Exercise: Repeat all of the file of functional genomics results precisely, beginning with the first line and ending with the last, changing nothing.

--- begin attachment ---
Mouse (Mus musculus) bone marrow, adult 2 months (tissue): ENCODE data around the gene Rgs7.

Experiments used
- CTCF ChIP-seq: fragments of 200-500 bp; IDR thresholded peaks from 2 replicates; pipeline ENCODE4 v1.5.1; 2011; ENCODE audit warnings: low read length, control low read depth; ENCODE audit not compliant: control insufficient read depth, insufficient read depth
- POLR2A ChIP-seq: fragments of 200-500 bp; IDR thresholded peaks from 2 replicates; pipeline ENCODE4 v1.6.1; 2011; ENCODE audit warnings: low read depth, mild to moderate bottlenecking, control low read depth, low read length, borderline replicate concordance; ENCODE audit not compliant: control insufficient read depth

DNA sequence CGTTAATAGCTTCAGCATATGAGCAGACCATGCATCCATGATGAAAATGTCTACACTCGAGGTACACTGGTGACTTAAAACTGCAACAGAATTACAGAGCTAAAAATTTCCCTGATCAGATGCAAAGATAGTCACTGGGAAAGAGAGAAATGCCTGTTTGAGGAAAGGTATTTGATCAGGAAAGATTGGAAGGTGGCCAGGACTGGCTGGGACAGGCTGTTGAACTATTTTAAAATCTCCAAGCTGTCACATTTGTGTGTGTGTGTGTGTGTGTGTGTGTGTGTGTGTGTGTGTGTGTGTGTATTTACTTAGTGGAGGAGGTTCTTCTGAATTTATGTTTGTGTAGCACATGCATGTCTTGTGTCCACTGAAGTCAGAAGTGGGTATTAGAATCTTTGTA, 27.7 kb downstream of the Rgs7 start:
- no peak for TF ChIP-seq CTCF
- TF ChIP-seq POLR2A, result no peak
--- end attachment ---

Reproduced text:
Mouse (Mus musculus) bone marrow, adult 2 months (tissue): ENCODE data around the gene Rgs7.

Experiments used
- CTCF ChIP-seq: fragments of 200-500 bp; IDR thresholded peaks from 2 replicates; pipeline ENCODE4 v1.5.1; 2011; ENCODE audit warnings: low read length, control low read depth; ENCODE audit not compliant: control insufficient read depth, insufficient read depth
- POLR2A ChIP-seq: fragments of 200-500 bp; IDR thresholded peaks from 2 replicates; pipeline ENCODE4 v1.6.1; 2011; ENCODE audit warnings: low read depth, mild to moderate bottlenecking, control low read depth, low read length, borderline replicate concordance; ENCODE audit not compliant: control insufficient read depth

DNA sequence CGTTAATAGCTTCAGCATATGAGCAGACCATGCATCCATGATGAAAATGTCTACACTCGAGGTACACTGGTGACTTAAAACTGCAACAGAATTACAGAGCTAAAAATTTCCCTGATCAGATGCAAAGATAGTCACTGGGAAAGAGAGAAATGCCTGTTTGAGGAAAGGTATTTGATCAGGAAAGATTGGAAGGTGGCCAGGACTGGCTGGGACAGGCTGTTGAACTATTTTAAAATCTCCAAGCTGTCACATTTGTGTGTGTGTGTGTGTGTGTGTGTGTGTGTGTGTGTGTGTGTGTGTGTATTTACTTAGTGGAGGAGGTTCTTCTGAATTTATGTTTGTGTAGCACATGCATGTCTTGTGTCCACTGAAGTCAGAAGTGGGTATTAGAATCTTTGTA, 27.7 kb downstream of the Rgs7 start:
- no peak for TF ChIP-seq CTCF
- TF ChIP-seq POLR2A, result no peak